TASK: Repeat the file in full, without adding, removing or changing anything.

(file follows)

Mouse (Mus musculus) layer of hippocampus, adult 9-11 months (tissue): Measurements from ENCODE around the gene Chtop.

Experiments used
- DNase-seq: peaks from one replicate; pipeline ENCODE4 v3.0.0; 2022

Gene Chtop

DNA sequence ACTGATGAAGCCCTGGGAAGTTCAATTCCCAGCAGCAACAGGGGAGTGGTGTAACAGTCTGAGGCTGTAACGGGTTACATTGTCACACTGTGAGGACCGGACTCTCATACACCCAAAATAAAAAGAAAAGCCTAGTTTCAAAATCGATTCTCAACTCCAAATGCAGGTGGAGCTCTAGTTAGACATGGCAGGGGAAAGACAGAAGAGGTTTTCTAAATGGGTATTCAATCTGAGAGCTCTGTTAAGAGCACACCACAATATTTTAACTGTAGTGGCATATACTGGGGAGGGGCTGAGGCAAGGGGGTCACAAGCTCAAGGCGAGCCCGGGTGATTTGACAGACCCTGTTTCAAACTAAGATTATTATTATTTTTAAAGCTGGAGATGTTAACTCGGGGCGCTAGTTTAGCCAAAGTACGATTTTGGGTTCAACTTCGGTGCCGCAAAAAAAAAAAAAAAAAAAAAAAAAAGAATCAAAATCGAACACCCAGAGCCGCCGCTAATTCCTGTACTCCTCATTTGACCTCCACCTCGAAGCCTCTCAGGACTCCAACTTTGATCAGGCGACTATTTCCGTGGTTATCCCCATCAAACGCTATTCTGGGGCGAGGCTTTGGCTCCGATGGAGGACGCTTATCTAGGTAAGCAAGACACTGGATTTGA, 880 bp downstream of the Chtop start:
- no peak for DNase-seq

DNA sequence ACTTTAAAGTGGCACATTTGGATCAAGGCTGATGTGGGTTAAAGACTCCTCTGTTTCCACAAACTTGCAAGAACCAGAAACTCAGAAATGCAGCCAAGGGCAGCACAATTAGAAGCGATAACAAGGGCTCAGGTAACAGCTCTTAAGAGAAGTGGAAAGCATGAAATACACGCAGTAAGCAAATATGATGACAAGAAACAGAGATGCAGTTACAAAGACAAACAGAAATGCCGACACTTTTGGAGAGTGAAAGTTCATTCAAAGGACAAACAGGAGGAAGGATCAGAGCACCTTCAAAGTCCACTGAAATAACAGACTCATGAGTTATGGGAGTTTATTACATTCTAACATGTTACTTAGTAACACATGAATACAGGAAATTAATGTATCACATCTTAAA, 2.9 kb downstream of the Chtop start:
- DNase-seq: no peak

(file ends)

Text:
Mouse (Mus musculus) layer of hippocampus, adult 9-11 months (tissue): Measurements from ENCODE around the gene Chtop.

Experiments used
- DNase-seq: peaks from one replicate; pipeline ENCODE4 v3.0.0; 2022

Gene Chtop

DNA sequence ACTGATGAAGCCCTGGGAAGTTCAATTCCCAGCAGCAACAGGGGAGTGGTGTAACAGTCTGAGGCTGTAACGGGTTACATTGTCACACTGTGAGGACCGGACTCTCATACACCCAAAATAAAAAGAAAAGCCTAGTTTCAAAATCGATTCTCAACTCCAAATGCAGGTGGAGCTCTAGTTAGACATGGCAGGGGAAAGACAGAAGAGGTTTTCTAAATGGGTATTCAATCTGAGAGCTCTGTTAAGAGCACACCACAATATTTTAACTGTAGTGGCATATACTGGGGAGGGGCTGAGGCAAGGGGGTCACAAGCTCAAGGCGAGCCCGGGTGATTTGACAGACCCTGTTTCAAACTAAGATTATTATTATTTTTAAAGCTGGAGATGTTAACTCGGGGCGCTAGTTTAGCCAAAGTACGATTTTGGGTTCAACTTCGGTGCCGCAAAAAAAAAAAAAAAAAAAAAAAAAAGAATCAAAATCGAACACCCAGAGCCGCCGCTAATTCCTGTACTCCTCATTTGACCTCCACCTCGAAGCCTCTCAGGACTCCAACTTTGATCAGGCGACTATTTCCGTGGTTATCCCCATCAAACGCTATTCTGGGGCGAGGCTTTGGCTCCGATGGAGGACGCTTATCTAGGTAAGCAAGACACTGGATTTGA, 880 bp downstream of the Chtop start:
- no peak for DNase-seq

DNA sequence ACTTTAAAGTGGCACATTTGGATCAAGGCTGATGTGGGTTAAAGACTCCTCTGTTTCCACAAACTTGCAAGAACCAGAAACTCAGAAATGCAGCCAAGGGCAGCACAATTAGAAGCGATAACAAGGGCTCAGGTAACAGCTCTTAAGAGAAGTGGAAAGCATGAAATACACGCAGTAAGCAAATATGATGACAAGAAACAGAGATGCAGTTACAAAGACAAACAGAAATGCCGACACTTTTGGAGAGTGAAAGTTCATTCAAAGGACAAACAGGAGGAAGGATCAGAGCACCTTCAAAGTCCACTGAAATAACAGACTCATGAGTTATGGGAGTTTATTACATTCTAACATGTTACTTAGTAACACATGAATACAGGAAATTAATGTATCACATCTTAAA, 2.9 kb downstream of the Chtop start:
- DNase-seq: no peak